At the end of the Revolution, the American people were able to govern themselves, and were no longer subject to arbitrary taxes that they had no say on.

      It is also arguable that the American Revolution inspired other similar movements against tyrannical governments in different parts of the world, such as the French Revolution. Some French Revolutionary leaders fought alongside the Americans, and brought home ideals and experiences that helped to ignite the French Revolution.

      How virtuous was the Revolution in practice?

      While the ideals espoused by revolutionary leaders were virtuous, in practice the idealism of the revolution left a lot to be desired.

      In the decades after the war was won, the values that the Patriot leaders espoused primarily applied to the white male population of America.

      • Native Americans saw promises regarding the sovereignty of their land broken by the US Government. Settlers continually encroached on tribal lands, leading to the destruction of native communities and culture.
      • Slavery continued to exist in many states, and freed slaves, including those who fought, were not afforded many of the rights and liberties proffered to the white population.
      • Having participated in the war effort, such as by working in hospitals, and in the Continental Army’s supply chain, women were expected to return to their roles as housewives.

      None of the aforementioned groups were allowed to vote or run for office. In fact, many states had land ownership requirements for voting, meaning only wealthy white males could participate politically.

      After the war, some Loyalists also found themselves at risk of persecution, and many had to leave the country for Canada or Great Britain.

      The ideals of the new nation defined in the Declaration of Independence were not applied equally across all parts of society. Minority groups did not enjoy the universal right to life, liberty, and the pursuit of happiness that the Patriots were supposedly fighting for.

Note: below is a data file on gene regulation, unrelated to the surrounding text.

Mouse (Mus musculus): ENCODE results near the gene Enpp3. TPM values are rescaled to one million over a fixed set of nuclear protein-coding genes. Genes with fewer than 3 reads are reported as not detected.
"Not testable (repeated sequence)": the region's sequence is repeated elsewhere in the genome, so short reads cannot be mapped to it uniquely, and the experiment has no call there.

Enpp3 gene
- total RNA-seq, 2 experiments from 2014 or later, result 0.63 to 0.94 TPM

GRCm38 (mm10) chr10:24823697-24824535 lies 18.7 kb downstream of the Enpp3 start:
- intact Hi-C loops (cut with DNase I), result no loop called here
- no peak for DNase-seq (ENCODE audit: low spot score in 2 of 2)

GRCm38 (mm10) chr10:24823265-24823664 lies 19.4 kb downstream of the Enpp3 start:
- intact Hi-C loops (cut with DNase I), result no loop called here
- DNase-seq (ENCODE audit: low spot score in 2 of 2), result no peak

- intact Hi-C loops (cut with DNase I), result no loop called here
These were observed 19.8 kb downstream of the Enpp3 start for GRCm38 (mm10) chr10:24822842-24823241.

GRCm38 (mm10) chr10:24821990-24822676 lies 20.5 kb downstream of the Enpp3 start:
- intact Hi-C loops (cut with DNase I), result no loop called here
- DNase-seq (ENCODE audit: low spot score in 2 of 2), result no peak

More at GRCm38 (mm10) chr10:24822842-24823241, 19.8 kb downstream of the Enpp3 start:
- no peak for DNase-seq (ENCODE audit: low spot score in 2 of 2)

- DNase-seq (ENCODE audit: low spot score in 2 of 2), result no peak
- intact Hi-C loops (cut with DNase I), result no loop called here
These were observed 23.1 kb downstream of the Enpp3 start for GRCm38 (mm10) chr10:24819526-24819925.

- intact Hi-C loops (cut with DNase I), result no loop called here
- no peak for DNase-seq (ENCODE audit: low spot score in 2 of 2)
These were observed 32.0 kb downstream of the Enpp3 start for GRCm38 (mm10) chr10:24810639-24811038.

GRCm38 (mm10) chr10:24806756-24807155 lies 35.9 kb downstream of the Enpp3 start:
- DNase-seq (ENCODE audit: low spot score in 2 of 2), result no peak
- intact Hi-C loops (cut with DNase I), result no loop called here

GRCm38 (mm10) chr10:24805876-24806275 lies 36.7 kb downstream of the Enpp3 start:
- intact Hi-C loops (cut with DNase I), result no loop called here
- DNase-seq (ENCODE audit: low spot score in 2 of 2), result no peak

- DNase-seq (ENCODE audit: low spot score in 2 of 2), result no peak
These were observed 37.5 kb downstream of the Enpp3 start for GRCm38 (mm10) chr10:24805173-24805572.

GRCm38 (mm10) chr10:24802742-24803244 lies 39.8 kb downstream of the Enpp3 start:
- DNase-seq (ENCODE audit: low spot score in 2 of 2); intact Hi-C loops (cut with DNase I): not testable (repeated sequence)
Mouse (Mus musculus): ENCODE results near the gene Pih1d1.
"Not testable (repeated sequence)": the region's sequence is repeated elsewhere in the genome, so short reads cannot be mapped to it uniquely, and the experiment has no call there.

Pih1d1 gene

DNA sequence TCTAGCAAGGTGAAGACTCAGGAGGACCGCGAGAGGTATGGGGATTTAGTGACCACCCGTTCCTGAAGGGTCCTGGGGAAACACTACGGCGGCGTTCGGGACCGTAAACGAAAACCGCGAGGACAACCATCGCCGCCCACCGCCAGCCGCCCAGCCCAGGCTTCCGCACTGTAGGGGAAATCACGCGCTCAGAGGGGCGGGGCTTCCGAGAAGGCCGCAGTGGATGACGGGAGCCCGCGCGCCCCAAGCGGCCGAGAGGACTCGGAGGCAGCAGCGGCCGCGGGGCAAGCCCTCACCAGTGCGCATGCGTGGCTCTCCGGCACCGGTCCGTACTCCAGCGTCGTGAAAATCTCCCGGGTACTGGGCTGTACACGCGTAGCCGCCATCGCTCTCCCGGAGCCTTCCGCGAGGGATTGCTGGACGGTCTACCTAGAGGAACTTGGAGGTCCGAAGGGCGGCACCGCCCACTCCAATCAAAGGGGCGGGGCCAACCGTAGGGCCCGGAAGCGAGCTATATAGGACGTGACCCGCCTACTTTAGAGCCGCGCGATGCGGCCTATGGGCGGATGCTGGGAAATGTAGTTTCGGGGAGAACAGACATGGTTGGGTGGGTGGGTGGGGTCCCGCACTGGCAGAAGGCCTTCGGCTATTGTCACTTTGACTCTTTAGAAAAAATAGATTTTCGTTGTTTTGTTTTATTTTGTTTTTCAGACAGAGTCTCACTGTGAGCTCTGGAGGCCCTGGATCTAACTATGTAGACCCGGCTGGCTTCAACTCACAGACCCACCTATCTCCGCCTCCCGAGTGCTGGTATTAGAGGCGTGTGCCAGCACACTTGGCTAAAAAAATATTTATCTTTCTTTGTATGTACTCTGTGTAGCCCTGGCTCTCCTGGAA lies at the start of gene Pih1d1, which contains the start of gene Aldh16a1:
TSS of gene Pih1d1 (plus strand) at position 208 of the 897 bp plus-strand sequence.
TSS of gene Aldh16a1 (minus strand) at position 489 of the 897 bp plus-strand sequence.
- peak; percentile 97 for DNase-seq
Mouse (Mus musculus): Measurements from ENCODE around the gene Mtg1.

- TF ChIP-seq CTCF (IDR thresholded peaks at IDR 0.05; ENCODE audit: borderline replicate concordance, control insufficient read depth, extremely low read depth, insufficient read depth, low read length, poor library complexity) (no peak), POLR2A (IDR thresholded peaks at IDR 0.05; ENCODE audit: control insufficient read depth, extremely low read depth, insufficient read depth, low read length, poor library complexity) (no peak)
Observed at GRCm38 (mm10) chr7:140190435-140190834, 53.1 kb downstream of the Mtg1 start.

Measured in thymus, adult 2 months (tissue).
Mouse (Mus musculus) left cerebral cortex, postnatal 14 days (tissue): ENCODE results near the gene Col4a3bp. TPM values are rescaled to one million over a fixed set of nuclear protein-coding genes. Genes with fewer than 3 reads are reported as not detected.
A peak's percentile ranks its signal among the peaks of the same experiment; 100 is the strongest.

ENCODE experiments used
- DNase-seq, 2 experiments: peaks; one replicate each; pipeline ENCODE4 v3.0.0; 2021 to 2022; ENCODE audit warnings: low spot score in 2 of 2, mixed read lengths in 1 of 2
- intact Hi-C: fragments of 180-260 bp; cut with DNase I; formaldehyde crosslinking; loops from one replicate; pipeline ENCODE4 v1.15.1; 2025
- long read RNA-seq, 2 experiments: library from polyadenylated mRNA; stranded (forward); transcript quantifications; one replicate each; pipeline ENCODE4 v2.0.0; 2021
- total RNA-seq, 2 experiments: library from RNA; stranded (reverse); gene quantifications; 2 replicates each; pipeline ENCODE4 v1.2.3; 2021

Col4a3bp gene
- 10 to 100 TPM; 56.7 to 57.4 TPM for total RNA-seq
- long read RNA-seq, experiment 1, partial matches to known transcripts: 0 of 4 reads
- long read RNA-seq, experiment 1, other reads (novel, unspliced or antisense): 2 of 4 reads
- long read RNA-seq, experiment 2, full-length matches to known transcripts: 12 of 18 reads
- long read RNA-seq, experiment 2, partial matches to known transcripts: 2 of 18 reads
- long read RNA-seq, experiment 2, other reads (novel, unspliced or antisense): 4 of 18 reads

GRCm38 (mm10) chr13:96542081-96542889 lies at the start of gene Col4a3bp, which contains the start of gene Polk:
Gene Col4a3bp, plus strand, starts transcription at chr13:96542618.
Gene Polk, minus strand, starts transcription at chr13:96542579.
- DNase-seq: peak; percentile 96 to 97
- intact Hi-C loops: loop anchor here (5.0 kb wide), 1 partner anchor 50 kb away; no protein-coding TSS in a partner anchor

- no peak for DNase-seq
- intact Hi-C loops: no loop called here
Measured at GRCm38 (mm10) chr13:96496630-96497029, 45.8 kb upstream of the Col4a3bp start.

It is also arguable that for the average person, even someone who enjoyed the rights set out in the Constitution, the American Revolution did not lead to a significant improvement in their quality of life.

      In the late 18th century, America was in social and economic turmoil, and the nation would only begin to see consistent peace and prosperity more than half a century later, after the end of the Civil War.

      Although the United States did experience economic growth in the early 19th century, on the back of westward expansion and increased industrialization, the Revolution itself did not lead to a significant increase in the average person’s quality of life in the short term.

      Was the American Revolution virtuous?

      The American Revolution was virtuous in theory, but not in practice.

      The colonists were fighting a righteous cause, against a tyrannical British government. And by revolting against the British, Patriot leaders wanted to grant the American people new liberties, political freedoms, and individual rights.

      However, once the war was won, these liberties were not applied equally. Slaves, women, and Native Americans were excluded from the rights offered to the people of the new United States.

      Therefore, while the cause of the American Revolution was virtuous, its outcomes were a lot more complicated, as revolutionary ideals were not equally applied to all parts of the populace in the decades after 1783.

      For many people, they did not see the social and economic benefits promised by revolutionary leaders after the war was won.